New Cadbury chocolate to stay solid in 40C heat for 3 hours
In a revolutionary breakthrough, Cadbury has found a way to make chocolate that doesn't melt in hot weather, it has been revealed.
The new bars of Dairy Milk stay completely solid even when exposed to temperatures of 104F for more than three hours.
Scientists at Cadbury's research and development plant in Bourneville, near Birmingham, call their breakthrough 'temperature-tolerant chocolate'.
Two Cadbury engineers have set out the method for making it in an 8,000-word patent application.
While standard chocolate has a melting point of 93F, the new bars are ideal for warmer weather.
The firm, controversially taken over by American food group Kraft in 2010 in an 11.5-billion-pound deal, insists that the new recipe will be available only in hot countries, likely to include India and Brazil.
The secret to the new bars is a change in the so-called 'conching step', where a container filled with metal beads grinds the ingredients, which usually include cocoa butter, vegetable oils, milk and sugar.
Cadbury has developed a way of breaking down sugar particles into smaller pieces, reducing how much fat covers them and making the bar more resistant to heat.
"We have found that it is possible to instil temperature-tolerant properties by refining the conched chocolate after the conching step," the Daily Mail quoted Cadbury as stating in its patent application.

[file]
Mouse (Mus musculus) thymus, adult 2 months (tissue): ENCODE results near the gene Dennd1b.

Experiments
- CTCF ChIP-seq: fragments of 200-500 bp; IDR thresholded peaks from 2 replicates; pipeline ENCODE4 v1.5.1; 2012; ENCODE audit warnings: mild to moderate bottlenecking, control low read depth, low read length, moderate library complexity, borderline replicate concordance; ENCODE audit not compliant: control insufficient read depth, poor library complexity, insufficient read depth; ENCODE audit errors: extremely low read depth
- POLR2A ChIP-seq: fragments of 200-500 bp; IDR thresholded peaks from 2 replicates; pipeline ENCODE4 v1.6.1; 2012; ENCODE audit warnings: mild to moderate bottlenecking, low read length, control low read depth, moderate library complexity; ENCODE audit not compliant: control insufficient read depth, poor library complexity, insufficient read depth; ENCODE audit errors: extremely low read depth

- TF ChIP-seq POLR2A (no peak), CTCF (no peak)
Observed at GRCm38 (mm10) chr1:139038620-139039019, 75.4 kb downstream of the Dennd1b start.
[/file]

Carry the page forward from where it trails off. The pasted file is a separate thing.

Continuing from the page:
"Production of temperature-tolerant chocolate would allow production of chocolate-containing product more suitable for hot climates, particularly in less economically developed countries where the supply chain is ill-equipped to handle temperature fluctuations," it said.
However, the firm's decision not to sell the new bars in the UK has been blasted by critics as another bitter blow for an iconic British brand.
"Kraft promised British chocolate for British people when they took over Cadbury," Robert Halfon, Conservative MP for Harlow, said.
"But it seems that we do all the innovating, then they give the best of British to people overseas.
"This is incredibly disappointing. We invented this brand and now British workers are not being allowed to enjoy the chocolate of their labours. I would urge them to reconsider this and allow British people to have same rights as chocolate-eaters in other countries," he added.